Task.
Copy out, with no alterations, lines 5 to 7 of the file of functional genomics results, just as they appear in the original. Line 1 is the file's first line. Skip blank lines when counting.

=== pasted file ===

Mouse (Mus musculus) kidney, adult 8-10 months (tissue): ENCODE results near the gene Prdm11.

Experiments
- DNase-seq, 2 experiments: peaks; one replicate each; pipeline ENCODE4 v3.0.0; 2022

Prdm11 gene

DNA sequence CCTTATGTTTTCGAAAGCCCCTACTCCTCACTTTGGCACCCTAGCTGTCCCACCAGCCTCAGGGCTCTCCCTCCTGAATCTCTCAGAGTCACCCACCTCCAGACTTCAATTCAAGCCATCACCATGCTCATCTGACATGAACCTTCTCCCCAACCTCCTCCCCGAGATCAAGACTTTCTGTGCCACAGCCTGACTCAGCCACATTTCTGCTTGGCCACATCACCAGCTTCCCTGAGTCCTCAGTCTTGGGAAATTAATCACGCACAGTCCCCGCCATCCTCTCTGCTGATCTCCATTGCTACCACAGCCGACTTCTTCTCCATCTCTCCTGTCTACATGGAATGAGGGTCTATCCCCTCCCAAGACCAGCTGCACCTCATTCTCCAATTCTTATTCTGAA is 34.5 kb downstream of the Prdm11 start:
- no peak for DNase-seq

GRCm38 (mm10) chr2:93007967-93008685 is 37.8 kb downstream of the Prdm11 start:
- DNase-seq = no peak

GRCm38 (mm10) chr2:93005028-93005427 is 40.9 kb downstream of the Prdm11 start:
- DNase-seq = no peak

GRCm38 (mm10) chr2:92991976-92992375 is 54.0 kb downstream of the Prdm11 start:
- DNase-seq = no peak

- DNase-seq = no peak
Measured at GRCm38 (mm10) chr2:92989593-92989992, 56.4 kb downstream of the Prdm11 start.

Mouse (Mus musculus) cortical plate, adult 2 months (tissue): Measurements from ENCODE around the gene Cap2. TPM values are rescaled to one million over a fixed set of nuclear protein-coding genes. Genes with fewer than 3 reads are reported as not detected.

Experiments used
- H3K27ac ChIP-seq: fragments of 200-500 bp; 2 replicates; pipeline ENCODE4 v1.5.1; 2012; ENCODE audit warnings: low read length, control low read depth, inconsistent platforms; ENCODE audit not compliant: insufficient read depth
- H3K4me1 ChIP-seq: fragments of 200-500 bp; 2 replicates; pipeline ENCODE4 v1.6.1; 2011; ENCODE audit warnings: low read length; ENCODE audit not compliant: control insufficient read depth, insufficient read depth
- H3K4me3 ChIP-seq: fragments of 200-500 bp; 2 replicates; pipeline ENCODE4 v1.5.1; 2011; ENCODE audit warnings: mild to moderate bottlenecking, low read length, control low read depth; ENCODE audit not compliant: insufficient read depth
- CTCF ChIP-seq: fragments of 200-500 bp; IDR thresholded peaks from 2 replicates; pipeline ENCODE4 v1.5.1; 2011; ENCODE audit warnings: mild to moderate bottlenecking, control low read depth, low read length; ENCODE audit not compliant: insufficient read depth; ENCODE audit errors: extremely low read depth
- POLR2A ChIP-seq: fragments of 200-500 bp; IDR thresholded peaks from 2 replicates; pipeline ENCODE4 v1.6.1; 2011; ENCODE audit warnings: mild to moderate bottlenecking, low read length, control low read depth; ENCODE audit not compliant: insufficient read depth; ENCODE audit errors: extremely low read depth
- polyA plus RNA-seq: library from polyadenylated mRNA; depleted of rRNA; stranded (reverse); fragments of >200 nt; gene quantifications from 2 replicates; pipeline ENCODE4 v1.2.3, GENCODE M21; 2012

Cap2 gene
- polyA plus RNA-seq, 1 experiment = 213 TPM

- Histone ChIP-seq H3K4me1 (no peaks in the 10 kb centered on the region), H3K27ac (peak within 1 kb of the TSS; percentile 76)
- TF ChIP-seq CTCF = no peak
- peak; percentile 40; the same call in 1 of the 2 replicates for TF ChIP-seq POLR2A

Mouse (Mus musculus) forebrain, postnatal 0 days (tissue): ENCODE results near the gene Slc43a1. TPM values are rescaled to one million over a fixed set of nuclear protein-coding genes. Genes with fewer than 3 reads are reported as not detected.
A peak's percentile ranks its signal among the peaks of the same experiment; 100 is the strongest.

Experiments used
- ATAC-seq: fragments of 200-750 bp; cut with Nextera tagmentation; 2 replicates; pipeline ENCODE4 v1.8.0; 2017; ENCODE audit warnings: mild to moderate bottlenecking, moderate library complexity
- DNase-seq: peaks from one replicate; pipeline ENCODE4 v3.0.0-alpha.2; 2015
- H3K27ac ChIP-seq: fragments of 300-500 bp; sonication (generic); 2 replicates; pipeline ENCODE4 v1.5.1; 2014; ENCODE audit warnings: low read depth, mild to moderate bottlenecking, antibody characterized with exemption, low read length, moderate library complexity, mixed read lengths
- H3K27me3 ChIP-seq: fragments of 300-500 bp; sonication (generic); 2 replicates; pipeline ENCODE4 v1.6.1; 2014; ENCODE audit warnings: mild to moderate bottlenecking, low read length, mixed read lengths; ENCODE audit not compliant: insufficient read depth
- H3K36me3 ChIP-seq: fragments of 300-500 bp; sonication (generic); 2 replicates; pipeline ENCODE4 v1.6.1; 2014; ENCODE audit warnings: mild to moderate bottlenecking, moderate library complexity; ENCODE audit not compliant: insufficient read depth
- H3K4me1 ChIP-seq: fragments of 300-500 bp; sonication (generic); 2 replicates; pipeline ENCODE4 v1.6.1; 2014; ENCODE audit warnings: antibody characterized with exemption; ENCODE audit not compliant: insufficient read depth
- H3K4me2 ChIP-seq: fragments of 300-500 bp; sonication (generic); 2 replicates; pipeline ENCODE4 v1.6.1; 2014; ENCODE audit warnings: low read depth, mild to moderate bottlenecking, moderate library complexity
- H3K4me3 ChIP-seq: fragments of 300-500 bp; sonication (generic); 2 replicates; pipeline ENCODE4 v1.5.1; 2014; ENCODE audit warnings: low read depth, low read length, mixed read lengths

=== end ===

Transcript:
DNA sequence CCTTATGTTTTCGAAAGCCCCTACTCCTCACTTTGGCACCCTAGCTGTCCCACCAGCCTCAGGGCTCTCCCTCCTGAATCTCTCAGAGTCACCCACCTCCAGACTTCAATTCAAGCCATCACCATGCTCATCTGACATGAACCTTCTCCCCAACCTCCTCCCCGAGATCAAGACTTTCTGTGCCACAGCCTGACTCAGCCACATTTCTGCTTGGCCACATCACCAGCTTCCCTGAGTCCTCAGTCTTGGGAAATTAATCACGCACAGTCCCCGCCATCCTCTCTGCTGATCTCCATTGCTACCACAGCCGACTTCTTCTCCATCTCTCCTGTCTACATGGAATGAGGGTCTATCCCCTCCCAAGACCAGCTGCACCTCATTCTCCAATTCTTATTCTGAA is 34.5 kb downstream of the Prdm11 start:
- no peak for DNase-seq

GRCm38 (mm10) chr2:93007967-93008685 is 37.8 kb downstream of the Prdm11 start: